Should I Respond to a FAA Letter of Investigation

  • ON Dec 17, 2018
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  • BY Anthony Ison
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  • IN Pilot Law

The first question airmen usually ask when faced with a FAA investigation is, “should I respond to a FAA Letter of Investigation?” The answer to whether you should respond to a FAA Letter of Investigation is actually quite nuanced. In that, the circumstances of every situation will dictate whether a response to a FAA Letter of Investigation is recommended. The key, however, is the knowledge that providing a response to a FAA Letter of Investigation is not required. As such, an answer to a FAA Letter of Investigation may be appropriate in certain situations where you know that providing a response will unequivocally acquit you of the FAA’s accusations.

For example, if the FAA is investigating a flight that you allegedly conducted on March 1st, but you weren’t flying on March 1st because you were in the hospital, you may want to bring that information to the FAA inspector’s attention. On the other hand, in most cases, providing a response will not usually help your situation…more on this herein. But won’t responding to the Letter of Investigation make me look better to the FAA inspector? Won’t the FAA inspector work with me if I just tell him all the details? While it cannot be said that a response to a FAA Letter of Investigation is never appropriate, it is equally hard to say that the FAA inspector, by the time he or she has issued a Letter of Investigation, is really interested in resolving the matter without, at a minimum, an administrative action or certificate action.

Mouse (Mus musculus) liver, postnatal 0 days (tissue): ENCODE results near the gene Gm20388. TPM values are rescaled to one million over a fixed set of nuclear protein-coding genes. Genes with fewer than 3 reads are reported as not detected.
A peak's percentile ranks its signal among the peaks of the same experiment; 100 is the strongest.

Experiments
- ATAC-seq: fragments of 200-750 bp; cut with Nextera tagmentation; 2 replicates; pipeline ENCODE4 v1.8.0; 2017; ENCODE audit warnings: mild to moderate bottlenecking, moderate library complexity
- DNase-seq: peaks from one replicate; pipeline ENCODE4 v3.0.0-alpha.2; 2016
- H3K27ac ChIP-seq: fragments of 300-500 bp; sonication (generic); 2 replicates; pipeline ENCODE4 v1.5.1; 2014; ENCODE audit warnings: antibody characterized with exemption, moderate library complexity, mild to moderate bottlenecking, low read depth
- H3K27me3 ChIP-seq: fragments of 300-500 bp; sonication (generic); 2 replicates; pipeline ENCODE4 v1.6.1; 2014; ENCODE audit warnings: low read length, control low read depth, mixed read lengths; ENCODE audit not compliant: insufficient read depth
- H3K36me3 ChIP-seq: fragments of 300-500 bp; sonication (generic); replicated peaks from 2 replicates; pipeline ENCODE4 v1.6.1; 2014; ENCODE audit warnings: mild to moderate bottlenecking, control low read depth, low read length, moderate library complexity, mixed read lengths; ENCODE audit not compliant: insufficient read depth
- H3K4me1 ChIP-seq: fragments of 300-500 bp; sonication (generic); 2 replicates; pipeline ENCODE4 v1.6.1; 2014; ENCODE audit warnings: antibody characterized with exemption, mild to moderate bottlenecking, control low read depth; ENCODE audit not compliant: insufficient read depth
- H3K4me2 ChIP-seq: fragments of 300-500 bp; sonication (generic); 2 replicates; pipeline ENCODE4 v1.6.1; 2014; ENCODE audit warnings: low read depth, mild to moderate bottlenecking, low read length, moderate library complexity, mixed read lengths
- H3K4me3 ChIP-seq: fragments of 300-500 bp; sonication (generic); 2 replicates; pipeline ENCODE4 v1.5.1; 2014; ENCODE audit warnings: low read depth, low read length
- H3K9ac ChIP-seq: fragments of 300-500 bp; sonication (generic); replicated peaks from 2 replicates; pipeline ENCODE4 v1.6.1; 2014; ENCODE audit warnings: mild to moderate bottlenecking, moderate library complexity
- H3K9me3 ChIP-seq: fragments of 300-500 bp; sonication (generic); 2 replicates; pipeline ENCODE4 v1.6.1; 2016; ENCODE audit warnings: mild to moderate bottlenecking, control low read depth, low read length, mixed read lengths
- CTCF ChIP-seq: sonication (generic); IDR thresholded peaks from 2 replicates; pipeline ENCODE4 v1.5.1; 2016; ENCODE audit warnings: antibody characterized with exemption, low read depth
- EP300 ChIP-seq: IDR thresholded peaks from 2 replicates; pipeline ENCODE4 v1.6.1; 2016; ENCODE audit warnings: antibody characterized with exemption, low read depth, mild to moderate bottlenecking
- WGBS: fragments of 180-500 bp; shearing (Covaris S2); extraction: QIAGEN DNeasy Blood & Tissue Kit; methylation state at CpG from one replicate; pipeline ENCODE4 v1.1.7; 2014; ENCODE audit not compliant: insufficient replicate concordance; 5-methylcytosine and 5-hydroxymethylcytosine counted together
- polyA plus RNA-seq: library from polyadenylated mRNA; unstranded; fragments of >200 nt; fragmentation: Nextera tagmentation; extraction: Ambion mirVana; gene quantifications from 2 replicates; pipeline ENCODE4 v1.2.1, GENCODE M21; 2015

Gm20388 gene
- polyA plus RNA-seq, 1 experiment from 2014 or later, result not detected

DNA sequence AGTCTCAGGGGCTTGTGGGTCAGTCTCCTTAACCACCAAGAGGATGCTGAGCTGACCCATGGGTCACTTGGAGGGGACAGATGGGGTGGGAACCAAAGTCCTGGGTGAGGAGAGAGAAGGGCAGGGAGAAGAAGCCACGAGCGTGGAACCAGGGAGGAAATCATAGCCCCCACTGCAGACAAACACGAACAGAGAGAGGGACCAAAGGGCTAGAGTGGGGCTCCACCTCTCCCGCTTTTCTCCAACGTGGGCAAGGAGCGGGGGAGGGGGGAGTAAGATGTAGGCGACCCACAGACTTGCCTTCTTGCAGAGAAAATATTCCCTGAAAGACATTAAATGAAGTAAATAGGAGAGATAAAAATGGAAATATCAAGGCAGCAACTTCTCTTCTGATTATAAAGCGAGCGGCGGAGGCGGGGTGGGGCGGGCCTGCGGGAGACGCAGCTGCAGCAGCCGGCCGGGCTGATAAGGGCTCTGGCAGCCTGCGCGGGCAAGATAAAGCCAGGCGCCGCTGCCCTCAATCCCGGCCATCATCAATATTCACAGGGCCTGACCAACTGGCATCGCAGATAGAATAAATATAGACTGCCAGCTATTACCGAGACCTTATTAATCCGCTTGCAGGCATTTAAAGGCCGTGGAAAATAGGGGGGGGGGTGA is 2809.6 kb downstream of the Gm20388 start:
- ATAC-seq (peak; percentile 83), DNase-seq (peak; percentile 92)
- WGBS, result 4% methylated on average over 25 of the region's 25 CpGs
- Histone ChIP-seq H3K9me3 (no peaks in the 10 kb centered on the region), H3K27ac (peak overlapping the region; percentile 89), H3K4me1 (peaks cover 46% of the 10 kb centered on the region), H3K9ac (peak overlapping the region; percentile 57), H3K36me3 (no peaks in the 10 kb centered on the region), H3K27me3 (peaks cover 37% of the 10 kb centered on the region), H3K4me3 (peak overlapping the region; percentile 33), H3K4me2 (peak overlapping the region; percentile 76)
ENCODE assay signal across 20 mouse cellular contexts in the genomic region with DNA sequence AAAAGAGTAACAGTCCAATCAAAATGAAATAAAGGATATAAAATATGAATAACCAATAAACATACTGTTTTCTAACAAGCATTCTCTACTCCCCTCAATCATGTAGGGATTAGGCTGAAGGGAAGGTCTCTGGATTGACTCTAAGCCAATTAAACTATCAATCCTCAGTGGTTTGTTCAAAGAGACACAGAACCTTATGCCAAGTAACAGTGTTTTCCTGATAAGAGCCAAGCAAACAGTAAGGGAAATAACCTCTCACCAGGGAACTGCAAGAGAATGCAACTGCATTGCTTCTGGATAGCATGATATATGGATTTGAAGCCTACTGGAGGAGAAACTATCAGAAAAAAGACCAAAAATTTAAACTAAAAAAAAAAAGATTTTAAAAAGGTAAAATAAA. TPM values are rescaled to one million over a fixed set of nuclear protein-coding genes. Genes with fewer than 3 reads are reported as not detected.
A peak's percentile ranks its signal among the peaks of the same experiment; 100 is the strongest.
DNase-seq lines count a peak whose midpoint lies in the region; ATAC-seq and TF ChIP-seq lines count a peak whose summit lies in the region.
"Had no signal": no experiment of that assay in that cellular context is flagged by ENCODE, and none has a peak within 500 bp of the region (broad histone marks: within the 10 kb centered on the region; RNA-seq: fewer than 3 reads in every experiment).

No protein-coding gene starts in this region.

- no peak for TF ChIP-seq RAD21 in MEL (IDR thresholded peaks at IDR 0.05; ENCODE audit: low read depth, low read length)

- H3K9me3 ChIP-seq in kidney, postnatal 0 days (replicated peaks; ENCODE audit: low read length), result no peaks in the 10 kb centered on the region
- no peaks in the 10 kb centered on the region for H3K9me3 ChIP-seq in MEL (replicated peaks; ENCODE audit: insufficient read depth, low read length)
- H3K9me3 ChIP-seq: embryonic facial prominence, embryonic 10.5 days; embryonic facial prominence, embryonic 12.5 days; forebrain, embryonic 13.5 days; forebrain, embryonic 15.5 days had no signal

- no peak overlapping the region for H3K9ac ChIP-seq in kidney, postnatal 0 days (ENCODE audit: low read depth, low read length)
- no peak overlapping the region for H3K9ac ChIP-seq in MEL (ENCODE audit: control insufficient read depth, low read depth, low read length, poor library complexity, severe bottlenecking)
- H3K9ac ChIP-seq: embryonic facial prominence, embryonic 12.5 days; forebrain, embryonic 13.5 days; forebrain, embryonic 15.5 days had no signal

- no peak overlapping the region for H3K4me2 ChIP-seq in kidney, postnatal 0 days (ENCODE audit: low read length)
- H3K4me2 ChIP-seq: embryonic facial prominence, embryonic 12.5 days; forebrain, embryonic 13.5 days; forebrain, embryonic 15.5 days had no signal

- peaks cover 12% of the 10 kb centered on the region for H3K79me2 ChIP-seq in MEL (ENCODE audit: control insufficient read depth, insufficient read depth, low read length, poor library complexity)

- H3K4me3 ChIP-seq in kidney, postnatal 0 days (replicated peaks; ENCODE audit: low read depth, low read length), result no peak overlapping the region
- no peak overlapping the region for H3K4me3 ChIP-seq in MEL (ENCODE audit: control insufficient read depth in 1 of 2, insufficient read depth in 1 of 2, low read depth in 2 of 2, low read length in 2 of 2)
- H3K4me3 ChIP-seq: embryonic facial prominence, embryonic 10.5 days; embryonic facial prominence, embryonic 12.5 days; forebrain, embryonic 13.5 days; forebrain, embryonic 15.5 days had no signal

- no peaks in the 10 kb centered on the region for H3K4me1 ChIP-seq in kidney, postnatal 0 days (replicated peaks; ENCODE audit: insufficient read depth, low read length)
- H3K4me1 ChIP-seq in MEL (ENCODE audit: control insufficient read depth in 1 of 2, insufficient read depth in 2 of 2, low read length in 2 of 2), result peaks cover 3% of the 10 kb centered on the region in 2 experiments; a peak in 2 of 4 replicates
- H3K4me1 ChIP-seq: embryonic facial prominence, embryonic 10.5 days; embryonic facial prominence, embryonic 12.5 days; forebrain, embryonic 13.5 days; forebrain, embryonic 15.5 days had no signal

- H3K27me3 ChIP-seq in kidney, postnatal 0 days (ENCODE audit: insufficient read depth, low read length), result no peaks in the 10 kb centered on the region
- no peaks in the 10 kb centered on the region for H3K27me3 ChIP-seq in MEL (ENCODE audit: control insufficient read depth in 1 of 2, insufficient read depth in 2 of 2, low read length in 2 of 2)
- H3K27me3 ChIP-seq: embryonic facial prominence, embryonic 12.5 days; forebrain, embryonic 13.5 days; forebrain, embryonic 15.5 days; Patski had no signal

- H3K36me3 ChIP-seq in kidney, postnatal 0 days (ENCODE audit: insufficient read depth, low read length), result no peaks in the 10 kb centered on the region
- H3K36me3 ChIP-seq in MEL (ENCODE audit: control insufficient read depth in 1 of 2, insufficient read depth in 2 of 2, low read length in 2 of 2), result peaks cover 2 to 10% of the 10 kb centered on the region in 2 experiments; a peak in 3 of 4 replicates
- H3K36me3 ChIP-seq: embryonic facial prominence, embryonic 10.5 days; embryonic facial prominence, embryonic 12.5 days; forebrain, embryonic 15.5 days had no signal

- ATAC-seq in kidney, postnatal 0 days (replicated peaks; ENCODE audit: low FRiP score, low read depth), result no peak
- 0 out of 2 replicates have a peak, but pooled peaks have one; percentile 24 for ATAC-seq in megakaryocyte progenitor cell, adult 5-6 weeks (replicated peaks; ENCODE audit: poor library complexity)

So, what’s the worst that could happen if an airman responds to a FAA Letter of Investigation? An admission that an airman makes can and will be used against the airman later on, in the event he or she attempts to appeal a certificate action to the National Transportation Safety Board (“NTSB”). In that, most statements made out of court, which are later offered to prove the truth of the matter asserted, are considered “hearsay” and cannot (or rather, should not) be accepted into evidence.

The trap is that an airman’s statement in response to a FAA Letter of Investigation is an EXCEPTION to the “hearsay” rule under Federal Rule of Evidence 801. In that, an airman’s response to a FAA Letter of Investigation is considered an “opposing party’s statement” or a “party admission.” As such, anything that may be admitted in a response to a FAA Letter of Investigation is likely to be admitted into evidence by the NTSB Administrative Law Judge and weighed against your credibility as a witness or even make it easier for the FAA to prove their case.

While the FAA’s new Compliance Philosophy encourages a “transparent” attitude, usually by the time you’ve received a Letter of Investigation, the airman should carefully consider whether the FAA inspector has any intention of utilizing the Compliance Philosophy. As such, it is imperative that when you receive a FAA Letter of Investigation, you should receive contact a FAA defense attorney to evaluate your response and determine the best course of action.

If you’ve received a FAA Letter of Investigation, contact The Pilot Lawyer at The Ison Law Firm. The Pilot Lawyer is standing by to vector you through legal turbulence.